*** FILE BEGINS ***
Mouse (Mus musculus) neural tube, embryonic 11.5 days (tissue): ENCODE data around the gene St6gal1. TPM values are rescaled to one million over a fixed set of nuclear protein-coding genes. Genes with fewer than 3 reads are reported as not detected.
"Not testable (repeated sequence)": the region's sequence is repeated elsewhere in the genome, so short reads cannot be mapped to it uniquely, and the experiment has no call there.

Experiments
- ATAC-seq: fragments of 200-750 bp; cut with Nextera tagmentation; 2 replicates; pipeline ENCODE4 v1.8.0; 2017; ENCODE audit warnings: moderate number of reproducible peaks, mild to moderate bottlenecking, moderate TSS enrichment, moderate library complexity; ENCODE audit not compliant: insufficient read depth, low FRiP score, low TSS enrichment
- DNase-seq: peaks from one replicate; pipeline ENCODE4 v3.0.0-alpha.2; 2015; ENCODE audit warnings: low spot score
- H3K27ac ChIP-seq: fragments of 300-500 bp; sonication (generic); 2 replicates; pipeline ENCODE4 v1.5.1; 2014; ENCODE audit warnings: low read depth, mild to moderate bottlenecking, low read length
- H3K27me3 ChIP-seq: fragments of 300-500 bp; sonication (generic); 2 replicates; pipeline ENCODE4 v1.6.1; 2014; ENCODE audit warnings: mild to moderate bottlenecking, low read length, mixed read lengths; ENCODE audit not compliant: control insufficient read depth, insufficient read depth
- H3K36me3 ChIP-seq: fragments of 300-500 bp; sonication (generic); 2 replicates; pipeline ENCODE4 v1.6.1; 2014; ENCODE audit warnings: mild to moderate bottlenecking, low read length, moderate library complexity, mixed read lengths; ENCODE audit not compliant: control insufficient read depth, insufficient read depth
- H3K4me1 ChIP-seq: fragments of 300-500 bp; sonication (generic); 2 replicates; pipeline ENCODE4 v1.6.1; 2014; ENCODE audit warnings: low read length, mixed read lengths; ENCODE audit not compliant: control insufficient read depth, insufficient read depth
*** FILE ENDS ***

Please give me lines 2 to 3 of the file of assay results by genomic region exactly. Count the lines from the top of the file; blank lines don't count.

"Not testable (repeated sequence)": the region's sequence is repeated elsewhere in the genome, so short reads cannot be mapped to it uniquely, and the experiment has no call there.

Experiments